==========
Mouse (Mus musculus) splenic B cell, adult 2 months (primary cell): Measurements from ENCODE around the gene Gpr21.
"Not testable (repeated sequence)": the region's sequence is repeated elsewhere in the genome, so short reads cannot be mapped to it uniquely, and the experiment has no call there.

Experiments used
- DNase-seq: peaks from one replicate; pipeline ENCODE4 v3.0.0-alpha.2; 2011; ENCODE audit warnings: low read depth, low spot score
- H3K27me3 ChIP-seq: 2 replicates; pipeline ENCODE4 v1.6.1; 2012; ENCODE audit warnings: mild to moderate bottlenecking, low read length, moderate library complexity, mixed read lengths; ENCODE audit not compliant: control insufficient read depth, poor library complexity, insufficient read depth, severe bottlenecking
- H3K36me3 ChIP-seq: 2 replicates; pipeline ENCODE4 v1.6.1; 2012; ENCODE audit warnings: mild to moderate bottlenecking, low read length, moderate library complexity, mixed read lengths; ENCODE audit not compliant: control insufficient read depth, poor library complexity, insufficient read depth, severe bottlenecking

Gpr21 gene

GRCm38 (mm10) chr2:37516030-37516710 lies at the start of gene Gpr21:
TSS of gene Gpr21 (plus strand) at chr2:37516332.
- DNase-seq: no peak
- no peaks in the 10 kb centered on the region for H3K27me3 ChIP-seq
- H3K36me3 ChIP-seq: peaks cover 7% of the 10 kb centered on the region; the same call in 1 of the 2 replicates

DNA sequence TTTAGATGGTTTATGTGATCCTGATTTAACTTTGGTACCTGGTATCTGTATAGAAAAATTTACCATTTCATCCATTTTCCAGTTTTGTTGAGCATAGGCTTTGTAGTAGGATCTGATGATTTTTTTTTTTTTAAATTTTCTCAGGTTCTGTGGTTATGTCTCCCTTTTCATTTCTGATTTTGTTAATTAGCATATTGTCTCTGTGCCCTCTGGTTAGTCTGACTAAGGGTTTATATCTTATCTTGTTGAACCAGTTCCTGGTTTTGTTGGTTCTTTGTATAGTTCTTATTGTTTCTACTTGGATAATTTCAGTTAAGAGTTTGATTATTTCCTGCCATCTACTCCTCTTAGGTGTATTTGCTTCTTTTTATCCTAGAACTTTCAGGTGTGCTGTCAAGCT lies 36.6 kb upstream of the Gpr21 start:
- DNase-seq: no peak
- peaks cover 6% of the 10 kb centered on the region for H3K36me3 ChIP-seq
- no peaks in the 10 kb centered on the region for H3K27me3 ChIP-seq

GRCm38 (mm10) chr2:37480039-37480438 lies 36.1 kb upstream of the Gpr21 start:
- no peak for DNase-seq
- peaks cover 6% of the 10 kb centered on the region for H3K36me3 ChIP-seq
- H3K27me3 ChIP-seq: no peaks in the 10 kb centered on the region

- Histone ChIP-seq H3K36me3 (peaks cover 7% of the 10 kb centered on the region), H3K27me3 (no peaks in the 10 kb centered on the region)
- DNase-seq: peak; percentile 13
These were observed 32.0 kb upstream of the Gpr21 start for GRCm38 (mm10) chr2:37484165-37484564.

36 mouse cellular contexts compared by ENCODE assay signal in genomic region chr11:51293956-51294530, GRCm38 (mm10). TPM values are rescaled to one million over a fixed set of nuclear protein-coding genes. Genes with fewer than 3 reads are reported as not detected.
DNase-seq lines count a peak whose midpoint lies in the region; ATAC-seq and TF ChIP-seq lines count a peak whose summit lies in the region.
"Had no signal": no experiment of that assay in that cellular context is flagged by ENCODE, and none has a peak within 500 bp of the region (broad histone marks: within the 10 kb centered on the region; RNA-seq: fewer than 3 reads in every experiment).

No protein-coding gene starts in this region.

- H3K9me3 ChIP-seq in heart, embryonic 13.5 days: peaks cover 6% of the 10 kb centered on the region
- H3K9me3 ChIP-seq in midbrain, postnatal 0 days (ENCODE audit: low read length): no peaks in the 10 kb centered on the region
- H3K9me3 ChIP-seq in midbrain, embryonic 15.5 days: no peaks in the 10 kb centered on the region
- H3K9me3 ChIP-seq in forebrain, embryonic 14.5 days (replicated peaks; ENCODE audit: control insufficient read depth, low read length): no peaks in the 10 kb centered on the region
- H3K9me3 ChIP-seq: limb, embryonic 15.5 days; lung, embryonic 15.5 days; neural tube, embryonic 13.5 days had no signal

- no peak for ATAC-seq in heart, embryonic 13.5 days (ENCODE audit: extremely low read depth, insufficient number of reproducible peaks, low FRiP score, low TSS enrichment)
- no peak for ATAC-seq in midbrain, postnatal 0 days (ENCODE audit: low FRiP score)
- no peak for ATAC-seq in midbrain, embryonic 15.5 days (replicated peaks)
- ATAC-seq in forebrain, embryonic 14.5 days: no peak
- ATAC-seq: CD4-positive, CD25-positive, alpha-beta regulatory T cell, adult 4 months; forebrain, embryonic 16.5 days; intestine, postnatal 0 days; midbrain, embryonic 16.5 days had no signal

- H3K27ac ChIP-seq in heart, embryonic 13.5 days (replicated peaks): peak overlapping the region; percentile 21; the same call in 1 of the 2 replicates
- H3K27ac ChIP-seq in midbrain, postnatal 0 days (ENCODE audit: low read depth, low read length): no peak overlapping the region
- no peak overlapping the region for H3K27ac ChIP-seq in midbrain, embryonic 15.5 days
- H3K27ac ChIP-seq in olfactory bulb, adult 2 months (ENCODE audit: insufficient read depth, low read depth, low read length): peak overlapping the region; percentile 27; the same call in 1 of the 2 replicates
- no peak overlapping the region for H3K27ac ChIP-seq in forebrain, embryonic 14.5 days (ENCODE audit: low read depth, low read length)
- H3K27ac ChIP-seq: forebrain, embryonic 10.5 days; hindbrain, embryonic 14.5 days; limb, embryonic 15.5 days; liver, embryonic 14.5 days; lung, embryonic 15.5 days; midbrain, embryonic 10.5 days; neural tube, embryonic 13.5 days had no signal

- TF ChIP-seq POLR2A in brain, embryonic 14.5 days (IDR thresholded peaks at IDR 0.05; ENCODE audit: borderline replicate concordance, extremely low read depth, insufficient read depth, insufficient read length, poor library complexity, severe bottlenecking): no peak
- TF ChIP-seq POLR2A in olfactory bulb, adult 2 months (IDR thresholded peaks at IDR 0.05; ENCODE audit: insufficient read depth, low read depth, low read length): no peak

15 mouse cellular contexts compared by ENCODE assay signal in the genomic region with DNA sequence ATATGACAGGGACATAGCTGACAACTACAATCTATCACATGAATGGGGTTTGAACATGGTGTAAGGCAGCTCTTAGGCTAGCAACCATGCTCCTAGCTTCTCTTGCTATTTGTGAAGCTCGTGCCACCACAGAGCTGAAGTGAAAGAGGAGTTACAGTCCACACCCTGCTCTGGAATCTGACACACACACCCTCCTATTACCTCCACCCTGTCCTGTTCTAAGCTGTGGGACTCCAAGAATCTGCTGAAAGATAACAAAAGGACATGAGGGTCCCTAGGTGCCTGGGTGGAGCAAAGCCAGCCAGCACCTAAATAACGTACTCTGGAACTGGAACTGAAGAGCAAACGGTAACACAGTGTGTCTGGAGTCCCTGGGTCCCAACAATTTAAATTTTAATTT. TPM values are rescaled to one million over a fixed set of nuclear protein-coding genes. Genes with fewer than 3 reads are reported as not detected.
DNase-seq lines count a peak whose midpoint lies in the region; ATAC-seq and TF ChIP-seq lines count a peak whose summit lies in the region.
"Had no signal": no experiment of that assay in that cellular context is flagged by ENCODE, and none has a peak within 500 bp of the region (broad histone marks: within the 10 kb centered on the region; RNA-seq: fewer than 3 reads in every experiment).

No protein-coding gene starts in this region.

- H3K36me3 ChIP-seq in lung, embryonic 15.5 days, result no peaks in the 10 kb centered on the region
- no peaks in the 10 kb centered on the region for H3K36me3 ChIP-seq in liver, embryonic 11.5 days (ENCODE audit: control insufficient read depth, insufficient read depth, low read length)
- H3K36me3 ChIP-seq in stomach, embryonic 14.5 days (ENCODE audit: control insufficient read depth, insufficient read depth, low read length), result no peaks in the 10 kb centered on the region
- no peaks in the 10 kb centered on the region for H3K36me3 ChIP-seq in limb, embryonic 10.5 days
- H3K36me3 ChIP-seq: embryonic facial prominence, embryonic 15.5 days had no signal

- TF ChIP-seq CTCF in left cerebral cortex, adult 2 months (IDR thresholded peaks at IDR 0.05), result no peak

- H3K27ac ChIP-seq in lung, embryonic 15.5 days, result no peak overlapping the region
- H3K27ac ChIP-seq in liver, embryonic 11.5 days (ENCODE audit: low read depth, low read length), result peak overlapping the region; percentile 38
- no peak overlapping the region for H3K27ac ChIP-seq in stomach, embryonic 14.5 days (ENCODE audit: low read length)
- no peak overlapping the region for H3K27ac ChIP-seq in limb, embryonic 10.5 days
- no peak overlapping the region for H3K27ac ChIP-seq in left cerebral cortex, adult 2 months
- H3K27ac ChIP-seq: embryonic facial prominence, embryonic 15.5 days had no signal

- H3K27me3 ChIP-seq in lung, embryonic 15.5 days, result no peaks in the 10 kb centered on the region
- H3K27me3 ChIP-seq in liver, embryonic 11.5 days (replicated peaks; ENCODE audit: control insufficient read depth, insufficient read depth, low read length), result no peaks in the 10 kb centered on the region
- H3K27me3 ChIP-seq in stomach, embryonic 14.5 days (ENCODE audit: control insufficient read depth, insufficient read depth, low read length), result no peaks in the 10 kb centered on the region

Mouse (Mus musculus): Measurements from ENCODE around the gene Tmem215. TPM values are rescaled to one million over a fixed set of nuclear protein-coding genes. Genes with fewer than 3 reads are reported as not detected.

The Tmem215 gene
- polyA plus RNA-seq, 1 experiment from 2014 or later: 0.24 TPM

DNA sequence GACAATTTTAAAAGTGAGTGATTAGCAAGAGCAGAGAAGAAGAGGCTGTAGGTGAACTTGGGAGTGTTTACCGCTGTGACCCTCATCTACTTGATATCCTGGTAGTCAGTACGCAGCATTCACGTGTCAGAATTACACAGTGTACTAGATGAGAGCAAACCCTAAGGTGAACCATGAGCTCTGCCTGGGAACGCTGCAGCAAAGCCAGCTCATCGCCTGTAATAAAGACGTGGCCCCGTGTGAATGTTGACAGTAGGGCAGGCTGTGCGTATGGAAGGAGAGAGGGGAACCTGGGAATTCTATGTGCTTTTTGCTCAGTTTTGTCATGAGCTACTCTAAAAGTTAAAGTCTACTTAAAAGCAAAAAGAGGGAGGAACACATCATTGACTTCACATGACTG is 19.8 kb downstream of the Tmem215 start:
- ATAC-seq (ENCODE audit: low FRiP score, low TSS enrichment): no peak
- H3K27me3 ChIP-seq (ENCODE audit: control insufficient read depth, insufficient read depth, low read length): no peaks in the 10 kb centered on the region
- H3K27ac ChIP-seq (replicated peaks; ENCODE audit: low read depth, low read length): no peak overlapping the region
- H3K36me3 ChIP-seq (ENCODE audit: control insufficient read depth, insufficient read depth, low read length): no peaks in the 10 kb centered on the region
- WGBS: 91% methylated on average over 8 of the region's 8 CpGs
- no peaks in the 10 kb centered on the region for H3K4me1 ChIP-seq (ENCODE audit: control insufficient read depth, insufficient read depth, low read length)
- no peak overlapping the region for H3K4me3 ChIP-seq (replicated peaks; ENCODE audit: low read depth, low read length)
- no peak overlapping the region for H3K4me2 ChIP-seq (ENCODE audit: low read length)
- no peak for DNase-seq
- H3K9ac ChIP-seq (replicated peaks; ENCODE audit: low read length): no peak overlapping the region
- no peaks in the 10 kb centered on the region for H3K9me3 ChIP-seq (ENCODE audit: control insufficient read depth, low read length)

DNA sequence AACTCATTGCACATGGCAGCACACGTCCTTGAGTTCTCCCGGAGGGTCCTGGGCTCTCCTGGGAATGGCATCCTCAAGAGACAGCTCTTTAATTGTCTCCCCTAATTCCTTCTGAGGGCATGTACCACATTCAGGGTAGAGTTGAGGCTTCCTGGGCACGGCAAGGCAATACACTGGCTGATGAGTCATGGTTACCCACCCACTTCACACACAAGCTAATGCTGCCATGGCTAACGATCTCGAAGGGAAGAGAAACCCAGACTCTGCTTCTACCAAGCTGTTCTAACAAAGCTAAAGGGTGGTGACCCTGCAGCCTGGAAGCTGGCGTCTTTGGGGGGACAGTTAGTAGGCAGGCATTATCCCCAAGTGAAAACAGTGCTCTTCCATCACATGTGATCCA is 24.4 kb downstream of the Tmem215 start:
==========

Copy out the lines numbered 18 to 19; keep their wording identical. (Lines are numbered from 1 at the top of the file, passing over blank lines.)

- no peak for DNase-seq
- peaks cover 6% of the 10 kb centered on the region for H3K36me3 ChIP-seq